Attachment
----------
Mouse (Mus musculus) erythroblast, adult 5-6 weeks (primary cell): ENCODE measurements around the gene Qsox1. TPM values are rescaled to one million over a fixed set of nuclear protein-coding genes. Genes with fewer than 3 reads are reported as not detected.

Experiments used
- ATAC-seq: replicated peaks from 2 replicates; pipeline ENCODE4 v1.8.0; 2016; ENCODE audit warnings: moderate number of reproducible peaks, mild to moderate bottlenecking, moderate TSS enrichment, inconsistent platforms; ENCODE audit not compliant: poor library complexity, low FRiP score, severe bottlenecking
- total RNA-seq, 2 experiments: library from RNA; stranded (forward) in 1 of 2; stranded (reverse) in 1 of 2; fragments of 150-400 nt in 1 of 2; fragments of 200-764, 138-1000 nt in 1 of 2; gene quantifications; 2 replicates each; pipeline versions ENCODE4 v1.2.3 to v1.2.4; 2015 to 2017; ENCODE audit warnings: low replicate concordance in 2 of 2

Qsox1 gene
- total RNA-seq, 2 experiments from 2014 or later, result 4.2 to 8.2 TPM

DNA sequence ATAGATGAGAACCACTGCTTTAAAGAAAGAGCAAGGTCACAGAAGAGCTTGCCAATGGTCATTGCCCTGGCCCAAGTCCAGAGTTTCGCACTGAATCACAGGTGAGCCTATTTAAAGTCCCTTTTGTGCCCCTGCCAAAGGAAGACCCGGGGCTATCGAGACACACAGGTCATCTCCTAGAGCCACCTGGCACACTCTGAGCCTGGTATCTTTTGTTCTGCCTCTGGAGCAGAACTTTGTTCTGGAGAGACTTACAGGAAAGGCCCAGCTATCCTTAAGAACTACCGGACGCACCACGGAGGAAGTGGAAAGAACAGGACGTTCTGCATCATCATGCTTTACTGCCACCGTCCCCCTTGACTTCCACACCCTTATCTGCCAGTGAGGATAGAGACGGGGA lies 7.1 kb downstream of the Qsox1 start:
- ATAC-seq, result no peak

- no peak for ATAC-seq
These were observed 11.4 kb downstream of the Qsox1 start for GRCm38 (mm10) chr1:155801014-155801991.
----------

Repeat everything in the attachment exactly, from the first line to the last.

Mouse (Mus musculus) erythroblast, adult 5-6 weeks (primary cell): ENCODE measurements around the gene Qsox1. TPM values are rescaled to one million over a fixed set of nuclear protein-coding genes. Genes with fewer than 3 reads are reported as not detected.

Experiments used
- ATAC-seq: replicated peaks from 2 replicates; pipeline ENCODE4 v1.8.0; 2016; ENCODE audit warnings: moderate number of reproducible peaks, mild to moderate bottlenecking, moderate TSS enrichment, inconsistent platforms; ENCODE audit not compliant: poor library complexity, low FRiP score, severe bottlenecking
- total RNA-seq, 2 experiments: library from RNA; stranded (forward) in 1 of 2; stranded (reverse) in 1 of 2; fragments of 150-400 nt in 1 of 2; fragments of 200-764, 138-1000 nt in 1 of 2; gene quantifications; 2 replicates each; pipeline versions ENCODE4 v1.2.3 to v1.2.4; 2015 to 2017; ENCODE audit warnings: low replicate concordance in 2 of 2

Qsox1 gene
- total RNA-seq, 2 experiments from 2014 or later, result 4.2 to 8.2 TPM

DNA sequence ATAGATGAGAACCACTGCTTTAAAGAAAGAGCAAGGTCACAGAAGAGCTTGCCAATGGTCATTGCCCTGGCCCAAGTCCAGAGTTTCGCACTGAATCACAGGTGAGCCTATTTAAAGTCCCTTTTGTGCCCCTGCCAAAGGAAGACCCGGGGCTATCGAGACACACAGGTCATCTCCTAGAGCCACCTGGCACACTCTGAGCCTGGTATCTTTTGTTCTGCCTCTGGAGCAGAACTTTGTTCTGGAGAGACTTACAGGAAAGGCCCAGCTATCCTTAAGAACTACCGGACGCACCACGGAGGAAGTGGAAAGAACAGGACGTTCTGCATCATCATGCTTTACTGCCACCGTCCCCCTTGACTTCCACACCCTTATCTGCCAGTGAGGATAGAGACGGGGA lies 7.1 kb downstream of the Qsox1 start:
- ATAC-seq, result no peak

- no peak for ATAC-seq
These were observed 11.4 kb downstream of the Qsox1 start for GRCm38 (mm10) chr1:155801014-155801991.